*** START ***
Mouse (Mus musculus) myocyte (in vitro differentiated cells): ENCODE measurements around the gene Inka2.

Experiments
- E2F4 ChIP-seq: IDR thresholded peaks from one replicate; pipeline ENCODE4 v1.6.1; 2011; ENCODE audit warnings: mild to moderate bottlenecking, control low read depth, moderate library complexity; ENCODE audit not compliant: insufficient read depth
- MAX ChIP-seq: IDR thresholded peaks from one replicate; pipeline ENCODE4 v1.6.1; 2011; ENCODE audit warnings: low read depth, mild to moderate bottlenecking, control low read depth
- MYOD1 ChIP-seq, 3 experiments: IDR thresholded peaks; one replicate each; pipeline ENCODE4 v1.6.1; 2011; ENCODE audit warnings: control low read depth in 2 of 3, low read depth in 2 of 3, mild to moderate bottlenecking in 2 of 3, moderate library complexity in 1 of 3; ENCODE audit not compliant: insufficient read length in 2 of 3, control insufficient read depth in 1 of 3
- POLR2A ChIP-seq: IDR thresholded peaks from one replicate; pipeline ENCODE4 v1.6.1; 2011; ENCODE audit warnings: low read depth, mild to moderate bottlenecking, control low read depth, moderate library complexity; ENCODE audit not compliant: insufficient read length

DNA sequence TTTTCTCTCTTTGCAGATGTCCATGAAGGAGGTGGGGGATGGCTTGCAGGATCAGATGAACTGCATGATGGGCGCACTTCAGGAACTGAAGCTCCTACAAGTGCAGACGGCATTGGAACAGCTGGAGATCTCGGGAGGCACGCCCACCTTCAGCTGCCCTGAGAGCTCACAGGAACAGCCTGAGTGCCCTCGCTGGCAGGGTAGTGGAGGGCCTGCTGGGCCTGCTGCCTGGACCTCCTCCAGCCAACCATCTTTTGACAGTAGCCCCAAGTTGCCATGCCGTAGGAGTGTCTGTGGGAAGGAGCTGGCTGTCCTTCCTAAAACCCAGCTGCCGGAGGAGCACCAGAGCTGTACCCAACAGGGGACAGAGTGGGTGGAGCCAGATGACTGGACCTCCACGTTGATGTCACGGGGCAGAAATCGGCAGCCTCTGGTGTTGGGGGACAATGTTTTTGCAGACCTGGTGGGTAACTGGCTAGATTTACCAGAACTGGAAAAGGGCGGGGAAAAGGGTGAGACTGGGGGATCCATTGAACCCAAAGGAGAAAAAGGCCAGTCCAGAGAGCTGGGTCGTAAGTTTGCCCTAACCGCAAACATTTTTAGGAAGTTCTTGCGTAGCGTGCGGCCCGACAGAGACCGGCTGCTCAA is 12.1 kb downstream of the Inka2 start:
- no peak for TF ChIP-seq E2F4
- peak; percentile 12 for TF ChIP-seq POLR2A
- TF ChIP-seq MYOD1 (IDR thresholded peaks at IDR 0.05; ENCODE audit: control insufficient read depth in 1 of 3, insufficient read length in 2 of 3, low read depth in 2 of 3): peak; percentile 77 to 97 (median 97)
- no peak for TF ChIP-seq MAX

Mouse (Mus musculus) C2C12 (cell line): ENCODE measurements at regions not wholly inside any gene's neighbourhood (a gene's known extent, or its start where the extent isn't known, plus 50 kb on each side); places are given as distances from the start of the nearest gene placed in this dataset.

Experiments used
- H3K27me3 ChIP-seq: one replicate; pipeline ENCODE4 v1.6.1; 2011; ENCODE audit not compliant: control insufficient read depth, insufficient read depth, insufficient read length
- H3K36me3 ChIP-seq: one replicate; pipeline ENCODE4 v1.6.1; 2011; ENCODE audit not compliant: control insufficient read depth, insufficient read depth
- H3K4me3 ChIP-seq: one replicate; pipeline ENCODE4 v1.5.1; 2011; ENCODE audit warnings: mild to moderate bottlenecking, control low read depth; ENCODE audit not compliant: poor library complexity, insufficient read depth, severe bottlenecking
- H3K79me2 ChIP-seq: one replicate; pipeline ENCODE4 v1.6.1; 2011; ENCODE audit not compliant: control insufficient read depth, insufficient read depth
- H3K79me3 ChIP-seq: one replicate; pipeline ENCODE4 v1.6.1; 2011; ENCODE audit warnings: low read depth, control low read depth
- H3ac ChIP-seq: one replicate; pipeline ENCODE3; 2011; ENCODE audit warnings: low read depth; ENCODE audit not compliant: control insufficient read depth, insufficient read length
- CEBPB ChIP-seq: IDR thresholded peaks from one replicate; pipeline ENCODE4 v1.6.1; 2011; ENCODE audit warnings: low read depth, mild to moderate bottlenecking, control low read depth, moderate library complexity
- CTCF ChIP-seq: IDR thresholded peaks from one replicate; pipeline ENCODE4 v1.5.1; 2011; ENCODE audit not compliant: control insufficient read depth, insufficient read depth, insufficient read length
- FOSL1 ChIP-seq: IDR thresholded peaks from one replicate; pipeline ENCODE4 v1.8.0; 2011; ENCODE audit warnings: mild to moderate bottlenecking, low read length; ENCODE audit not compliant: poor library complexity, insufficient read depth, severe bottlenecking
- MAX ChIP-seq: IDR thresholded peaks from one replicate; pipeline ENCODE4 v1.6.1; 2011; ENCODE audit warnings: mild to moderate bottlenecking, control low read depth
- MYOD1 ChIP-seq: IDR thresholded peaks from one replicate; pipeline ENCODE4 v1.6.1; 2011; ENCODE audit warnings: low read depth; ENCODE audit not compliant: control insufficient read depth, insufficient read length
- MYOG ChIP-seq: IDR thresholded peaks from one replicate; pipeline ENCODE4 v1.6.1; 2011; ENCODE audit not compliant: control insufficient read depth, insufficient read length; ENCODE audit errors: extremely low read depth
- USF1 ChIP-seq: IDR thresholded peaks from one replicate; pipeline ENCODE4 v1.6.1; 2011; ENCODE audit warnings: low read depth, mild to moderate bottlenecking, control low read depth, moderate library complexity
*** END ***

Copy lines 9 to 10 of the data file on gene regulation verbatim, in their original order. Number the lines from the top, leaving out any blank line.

- peak; percentile 12 for TF ChIP-seq POLR2A
- TF ChIP-seq MYOD1 (IDR thresholded peaks at IDR 0.05; ENCODE audit: control insufficient read depth in 1 of 3, insufficient read length in 2 of 3, low read depth in 2 of 3): peak; percentile 77 to 97 (median 97)